Hammock
    DIY Ripstop nylon
    Tarp
    DIY Ripstop nylon
    Insulation
    DIY underquilt
    Suspension
    whoopie sling
    Posts
    71
    I've gotta say I prefer the DIY route. I recently got into this whole hammock thing and half of what I like doing it the DIY creations and seeing them work. The thread injector (AKA witches machine) was tough for me to learn, but after you get the hang of it, the knowledge is invaluable since June of this year I have DIY'ed a hammock, whoopie slings, hex tarp, and under quilt. I've saved a ton of money and really enjoyed it.

    My hammock cost under 30
    Whoopie slings were maybe 10 bucks
    the hex tarp was a bit more but still only around 40

  7. #47
    Mullach' Abu XTrekker's Avatar
    Join Date
    Jun 2012
    Location
    Hampton Roads, Virginia
    Hammock
    DIY - Canoe Hammock
    Tarp
    DIY Hex Tarp
    Insulation
    DIY TQ and UQ
    Suspension
    DIY UCRs
    Posts
    2,015
    Images
    83
    Quote Originally Posted by jrs62284 View Post
    I've gotta say I prefer the DIY route. I recently got into this whole hammock thing and half of what I like doing it the DIY creations and seeing them work. The thread injector (AKA witches machine) was tough for me to learn, but after you get the hang of it, the knowledge is invaluable since June of this year I have DIY'ed a hammock, whoopie slings, hex tarp, and under quilt. I've saved a ton of money and really enjoyed it.

    My hammock cost under 30
    Whoopie slings were maybe 10 bucks
    the hex tarp was a bit more but still only around 40

    The tarps is the only place that I cant seem to save money on. Silnylon is just so expensive and by time you buy all the other needed components for the tarp, you just about equaled the cost of buying one new. I tried pricing it 3 different ways using different suppliers and I only really save about $10. Shipping is the main cost eater for Silnylon tarp components. As for all the other types of gear for hammocking; I have found DIY is a huge cost saver, especially when it comes to building 2 of everything.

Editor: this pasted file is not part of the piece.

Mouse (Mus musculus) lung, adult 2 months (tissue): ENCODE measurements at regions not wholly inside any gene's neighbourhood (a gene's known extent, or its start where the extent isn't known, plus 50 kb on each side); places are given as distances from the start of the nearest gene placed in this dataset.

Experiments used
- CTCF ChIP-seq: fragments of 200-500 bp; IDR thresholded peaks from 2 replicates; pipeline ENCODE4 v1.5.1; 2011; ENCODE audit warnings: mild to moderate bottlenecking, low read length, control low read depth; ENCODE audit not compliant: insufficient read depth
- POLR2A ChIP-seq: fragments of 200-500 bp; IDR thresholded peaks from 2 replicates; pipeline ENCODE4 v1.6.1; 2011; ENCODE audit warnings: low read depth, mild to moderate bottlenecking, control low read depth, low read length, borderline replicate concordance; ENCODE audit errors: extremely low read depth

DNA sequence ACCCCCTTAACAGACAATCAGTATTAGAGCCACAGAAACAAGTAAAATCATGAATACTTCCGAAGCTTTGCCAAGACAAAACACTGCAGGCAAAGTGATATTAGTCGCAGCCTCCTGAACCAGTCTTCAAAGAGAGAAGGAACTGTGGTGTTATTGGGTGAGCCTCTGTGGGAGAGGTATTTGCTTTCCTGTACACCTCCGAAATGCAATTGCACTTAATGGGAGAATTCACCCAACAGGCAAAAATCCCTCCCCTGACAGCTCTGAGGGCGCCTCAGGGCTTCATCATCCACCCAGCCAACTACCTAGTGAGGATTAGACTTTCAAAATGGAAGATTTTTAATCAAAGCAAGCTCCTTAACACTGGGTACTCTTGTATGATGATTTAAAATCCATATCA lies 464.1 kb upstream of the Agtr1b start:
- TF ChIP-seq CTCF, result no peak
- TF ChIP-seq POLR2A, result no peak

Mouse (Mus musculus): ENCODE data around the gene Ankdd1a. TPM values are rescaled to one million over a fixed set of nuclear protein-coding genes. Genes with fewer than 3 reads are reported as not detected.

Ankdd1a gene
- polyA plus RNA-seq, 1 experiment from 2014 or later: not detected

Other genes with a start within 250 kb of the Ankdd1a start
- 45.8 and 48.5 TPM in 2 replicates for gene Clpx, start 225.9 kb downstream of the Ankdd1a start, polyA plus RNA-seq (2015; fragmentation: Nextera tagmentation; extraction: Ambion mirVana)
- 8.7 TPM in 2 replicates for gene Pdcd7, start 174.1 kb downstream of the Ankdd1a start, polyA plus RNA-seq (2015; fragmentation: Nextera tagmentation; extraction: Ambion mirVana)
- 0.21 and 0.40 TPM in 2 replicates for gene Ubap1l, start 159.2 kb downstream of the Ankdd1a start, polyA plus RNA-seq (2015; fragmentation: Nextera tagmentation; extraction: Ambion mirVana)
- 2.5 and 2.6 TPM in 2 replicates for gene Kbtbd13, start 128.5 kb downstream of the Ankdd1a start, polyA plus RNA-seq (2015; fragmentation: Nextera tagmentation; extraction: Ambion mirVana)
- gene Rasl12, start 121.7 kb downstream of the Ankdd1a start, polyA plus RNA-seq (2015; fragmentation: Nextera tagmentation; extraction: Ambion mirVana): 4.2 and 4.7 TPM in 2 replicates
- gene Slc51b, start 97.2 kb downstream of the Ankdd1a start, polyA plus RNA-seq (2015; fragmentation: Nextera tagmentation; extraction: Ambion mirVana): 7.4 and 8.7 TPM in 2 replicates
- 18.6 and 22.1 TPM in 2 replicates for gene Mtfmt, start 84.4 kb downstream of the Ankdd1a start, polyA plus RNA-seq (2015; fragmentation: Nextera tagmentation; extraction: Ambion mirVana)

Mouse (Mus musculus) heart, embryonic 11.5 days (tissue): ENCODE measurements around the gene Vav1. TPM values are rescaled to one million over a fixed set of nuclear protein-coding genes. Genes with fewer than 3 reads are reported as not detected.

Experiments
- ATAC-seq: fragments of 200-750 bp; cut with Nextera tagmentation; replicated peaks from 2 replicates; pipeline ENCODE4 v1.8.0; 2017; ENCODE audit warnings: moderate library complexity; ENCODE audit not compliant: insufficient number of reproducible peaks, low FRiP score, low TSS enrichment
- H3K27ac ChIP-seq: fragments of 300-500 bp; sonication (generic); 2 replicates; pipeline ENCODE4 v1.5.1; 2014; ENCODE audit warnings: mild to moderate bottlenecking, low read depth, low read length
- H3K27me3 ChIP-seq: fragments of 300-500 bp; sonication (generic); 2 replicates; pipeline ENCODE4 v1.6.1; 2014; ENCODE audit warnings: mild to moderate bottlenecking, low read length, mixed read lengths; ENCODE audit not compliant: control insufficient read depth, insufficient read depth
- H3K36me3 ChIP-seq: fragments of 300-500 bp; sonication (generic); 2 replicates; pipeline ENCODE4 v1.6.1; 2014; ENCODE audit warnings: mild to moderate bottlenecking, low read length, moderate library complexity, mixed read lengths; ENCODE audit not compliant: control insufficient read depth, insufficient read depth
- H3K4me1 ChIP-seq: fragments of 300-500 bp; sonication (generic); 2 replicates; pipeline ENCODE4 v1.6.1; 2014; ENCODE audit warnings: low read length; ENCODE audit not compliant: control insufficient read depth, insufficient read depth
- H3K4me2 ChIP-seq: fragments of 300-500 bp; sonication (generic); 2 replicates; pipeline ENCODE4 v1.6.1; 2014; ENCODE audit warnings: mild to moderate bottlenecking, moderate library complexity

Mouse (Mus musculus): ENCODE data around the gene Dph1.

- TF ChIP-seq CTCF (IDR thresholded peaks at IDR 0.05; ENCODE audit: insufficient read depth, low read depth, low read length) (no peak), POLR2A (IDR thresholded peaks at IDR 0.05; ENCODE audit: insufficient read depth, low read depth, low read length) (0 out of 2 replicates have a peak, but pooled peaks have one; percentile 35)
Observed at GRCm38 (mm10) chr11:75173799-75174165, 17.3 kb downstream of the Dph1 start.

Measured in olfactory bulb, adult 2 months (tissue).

8. #48
    Needs more Hang time Catavarie's Avatar
    Join Date
    Apr 2011
    Location
    Durham, NC
    Hammock
    LeanGreen/BigRed/DIY
    Tarp
    CatCut Hex/GG12
    Insulation
    Fur I grow myself
    Suspension
    Of Disbelief
    Posts
    3,519
    Images
    3
    Quote Originally Posted by XTrekker View Post
    The tarps is the only place that I cant seem to save money on. Silnylon is just so expensive and by time you buy all the other needed components for the tarp, you just about equaled the cost of buying one new. I tried pricing it 3 different ways using different suppliers and I only really save about $10. Shipping is the main cost eater for Silnylon tarp components. As for all the other types of gear for hammocking; I have found DIY is a huge cost saver, especially when it comes to building 2 of everything.
    You can get Silnylon 2nds from Scott at Backwoods Day Dreamer for $5.50/yd. I made a hex tarp out of 7 yds of the stuff and it is great. Don't know why they call it seconds, I've had it out in a real frog drowner of a storm and it held up great. No misting/leaking/anything but dry underneath.
    *Heaven best have trees, because I plan to lounge for eternity.

    Good judgement is the result of experience and experience the result of bad judgement. - Mark Twain

    Trail name: Radar

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  9. #49
    Senior Member WickedKlown2's Avatar
    Join Date
    Oct 2012
    Location
    Middle Tennessee
    Hammock
    DIY HH Stretch Side
    Tarp
    Kelty Noah's 12
    Insulation
    Moded Kelty 20*
    Suspension
    Cargo Chute Lines
    Posts
    252
    I just recently made my second hammock and took maybe 2 and a half hours at most ( cutting fabric with a hot knife and sewing ) . This latest one was a double layer ( 1.5 lbs ) and actually weighs less than the my first one which was single layer ( 2.7 lbs ) ( the weight includes suspension on both ) . I have gotten real lucky at the Wally World Dollar Bin and between both I have spent maybe $35 to include the 1000 meter spool of Gutermann 100% poly thread I picked up at JoAnn's. The first one I gave away to my Cousin who is stationed at Ft Benning, Ga and was home on leave for Thanksgiving. He was really surprised when I gave it to him and he was amazed I could use a thread injector and said I had mad skills. I took pride in knowing he really appreciated something I made and was not off the shelf store bought. I will keep on DIY'ing as long as I can make things the way I want them at a price my wife doesn't get mad about me spending money for materials on.
    Dave aka WK2
    Cubmaster of Pack 640 - Smyna, TN
    Eagle Scout 1992 - Troop 86 Brentwood, TN
    Tread Lightly and Leave No Trace